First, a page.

Nova Scotia·Eskasoni Community Bureau

Why are there so many nicknames in Mi'kmaw communities?

Nicknames abound in places like Eskasoni First Nation. A Mi'kmaw historian says the tradition dates back to at least the 17th century.

Nicknames are a part of Mi'kmaw culture, tradition

Danielle (Pokey) Paul lives in Eskasoni, N.S. where there are plenty of nicknames within the community. (Erin Pottie/CBC)

This story is part of a series from CBC's Eskasoni Community Bureau. This series comes from weeks of conversations with community members about what they feel is important to see, hear and read on CBC's platforms.

Walter Jij, Sugar and Pokey. 

Like many communities across the Maritimes, Eskasoni First Nation is full of nicknames.

That's mostly because they are a longstanding part of Mi'kmaw culture and tradition.

"Everybody calls me Sugar, the doctor calls me Sugar, the priest calls me Sugar," said Madeline Poulette, an Eskasoni grandmother and retired tour guide. 

Poulette is not only sweet, but as a child she was always hiding under the kitchen table with the sugar dish. 

In Poulette's family, all 11 of her siblings were given nicknames. She said many of them were named when something else was meant to be spoken.

"It's like if your brother and sister said your name and whatever name came out just stayed," Poulette said. 

Danielle Kateri Paul started being called Pokey as a toddler. She's 27 now and most people in Eskasoni still call her by that name.

"I don't hear my real name often," Paul said. " I love it. I grew up hearing it, so I'm used to it. But people used to make fun of me, called me polka-dot or … the hokey-pokey song..."

Part of the reason Paul loves her nickname is because it was given to her by her grandfather after she was thrown a Pocahontas-themed birthday party.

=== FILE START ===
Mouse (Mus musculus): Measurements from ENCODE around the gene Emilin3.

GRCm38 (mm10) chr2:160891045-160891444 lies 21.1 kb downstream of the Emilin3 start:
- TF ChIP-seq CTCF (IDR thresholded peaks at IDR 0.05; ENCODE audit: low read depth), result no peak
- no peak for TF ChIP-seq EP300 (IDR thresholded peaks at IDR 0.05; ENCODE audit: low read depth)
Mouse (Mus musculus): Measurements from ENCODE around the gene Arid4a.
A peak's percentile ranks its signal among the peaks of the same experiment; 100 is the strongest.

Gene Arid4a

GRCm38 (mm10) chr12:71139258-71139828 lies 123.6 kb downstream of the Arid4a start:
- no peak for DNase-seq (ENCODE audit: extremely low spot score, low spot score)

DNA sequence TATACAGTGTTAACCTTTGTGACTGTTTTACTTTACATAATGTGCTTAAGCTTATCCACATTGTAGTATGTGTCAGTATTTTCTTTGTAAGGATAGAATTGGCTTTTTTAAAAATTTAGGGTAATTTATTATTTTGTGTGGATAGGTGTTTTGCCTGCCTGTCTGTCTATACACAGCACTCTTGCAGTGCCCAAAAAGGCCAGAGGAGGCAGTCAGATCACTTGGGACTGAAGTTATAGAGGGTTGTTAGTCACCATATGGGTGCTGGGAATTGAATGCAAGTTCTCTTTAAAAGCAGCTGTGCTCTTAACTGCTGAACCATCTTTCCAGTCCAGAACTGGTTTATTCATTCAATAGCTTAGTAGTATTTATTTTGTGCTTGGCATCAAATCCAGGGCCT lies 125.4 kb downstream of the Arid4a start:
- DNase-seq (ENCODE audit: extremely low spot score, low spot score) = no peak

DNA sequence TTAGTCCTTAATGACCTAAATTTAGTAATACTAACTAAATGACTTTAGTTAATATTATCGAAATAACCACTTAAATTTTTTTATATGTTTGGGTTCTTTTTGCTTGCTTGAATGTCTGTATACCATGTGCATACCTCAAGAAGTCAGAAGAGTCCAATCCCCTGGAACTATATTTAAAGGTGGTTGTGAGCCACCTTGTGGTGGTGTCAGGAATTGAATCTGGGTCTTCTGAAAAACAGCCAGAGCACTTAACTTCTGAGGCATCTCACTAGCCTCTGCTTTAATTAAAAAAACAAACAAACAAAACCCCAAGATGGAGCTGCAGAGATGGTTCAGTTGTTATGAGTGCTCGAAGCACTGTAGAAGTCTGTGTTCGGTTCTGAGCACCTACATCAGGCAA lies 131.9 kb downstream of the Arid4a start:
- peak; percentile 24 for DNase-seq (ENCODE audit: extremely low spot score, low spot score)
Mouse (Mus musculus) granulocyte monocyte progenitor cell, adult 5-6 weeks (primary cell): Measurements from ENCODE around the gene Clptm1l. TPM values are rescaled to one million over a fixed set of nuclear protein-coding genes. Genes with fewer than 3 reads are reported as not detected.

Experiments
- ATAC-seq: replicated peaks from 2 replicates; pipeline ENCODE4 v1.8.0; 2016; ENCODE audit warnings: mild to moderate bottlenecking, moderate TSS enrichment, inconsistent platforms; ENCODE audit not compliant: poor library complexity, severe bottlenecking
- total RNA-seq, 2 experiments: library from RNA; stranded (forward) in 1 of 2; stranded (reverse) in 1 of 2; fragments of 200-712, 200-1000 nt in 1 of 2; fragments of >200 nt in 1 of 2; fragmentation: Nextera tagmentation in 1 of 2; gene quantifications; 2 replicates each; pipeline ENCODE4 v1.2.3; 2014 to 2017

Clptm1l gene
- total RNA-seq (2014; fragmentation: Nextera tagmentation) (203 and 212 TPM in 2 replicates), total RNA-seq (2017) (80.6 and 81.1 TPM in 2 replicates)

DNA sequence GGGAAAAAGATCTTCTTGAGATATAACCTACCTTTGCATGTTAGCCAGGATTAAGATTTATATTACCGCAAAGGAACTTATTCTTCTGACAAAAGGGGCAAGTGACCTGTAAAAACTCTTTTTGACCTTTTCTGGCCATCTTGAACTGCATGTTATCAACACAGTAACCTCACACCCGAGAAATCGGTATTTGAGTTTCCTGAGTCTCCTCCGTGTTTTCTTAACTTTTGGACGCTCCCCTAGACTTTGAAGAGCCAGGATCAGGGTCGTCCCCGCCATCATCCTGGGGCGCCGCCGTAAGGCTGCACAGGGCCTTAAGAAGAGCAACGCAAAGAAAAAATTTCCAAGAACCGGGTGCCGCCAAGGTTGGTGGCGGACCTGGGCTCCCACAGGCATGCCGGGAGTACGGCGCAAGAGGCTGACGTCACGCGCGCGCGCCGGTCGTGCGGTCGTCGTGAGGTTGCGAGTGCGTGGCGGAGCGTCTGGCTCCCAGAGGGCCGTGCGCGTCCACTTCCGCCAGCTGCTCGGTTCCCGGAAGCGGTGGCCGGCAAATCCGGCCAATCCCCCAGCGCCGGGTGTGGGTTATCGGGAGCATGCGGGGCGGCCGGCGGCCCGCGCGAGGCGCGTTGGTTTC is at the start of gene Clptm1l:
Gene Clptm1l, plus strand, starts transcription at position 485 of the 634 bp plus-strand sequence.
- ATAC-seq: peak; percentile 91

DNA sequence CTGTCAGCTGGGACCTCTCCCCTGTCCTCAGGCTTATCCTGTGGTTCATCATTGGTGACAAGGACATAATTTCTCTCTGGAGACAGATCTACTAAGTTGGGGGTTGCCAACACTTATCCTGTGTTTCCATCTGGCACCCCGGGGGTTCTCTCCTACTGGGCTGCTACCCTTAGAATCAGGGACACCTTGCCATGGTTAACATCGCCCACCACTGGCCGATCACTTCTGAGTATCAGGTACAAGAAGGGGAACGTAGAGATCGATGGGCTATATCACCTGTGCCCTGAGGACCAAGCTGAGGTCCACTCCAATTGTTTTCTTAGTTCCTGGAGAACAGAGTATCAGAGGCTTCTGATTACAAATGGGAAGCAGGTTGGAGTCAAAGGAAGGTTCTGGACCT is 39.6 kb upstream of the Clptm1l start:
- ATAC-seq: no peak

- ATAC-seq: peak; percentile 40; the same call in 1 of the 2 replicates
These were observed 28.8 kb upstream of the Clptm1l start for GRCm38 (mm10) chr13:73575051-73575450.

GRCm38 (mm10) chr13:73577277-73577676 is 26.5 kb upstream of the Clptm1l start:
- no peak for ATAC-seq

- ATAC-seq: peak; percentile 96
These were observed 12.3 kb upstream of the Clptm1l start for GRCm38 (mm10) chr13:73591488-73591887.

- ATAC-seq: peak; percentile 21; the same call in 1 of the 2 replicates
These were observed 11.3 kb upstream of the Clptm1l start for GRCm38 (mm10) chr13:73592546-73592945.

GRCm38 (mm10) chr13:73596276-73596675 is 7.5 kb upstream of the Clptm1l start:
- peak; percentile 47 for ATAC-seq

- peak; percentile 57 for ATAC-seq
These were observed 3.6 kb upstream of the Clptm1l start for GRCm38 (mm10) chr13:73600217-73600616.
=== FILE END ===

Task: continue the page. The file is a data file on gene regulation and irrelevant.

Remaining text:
Walter Denny says many people in Eskasoni were given nicknames like junior – or jij in Mi'kmaw – to differentiate them from their parents or grandparents with the same names. (Erin Pottie/CBC)

"My grandpa, he spoke a lot of Mi'kmaw, so he called me Pokey because he couldn't pronounce Pocahontas. I look up to Pocahontas since she was the first Indian princess. The way I thought of her was as free-spirited, into nature and kind and humble, and that's how I think of my nickname."

The tradition of nicknames dates back to the 1700s and 1800s, according to hereditary Chief Stephen Augustine. 

Augustine said tribes often hid their chief's identity to protect them during battles. 

"During the French and English wars they were always after the chief of the Mi'kmaw nation. And so they hid his identity by giving him a nickname."

Augustine, who grew up in Elsipogtog in New Brunswick, still carries a nickname because of some pins he made years ago while running for public office. 

"Still today, when I go back home, some of the elders will say, 'Oh, here's Steve for Chief, how are you doing?"'

Augustine said today nicknames are more commonly given out due to a funny circumstance or a character trait.

Madeline (Sugar) Poulette says all 11 of her siblings were given nicknames as kids growing up in the 1950s and 60s in Eskasoni First Nation. (Erin Pottie/CBC)

But the tradition of nicknames also endured because it helps people identify family members with similar names.

Among them is Walter Denny. 

The retired RCMP officer carries the nickname of Walter junior, or Walter jij in Mi'kmaw. That name was given to differentiate him from his father, whose name was also Walter.

"It's a smaller version of your dad," Denny said.

Many of the nicknames are also in Mi'kmaw, including a fellow whose name translates into 'Our Mike.'

Families in Eskasoni also have nicknames for their last names such as Jown – which is often used by people with the last name Denny. 

Walter Denny said he believes his family's Jown nickname was handed down by his great great-grandfather, although he's not sure the story behind it. 

ABOUT THE AUTHOR

Erin Pottie

Reporter

Erin Pottie is a CBC reporter based in Sydney. She has been covering local news in Cape Breton for 15 years. Story ideas welcome at erin.pottie@cbc.ca.

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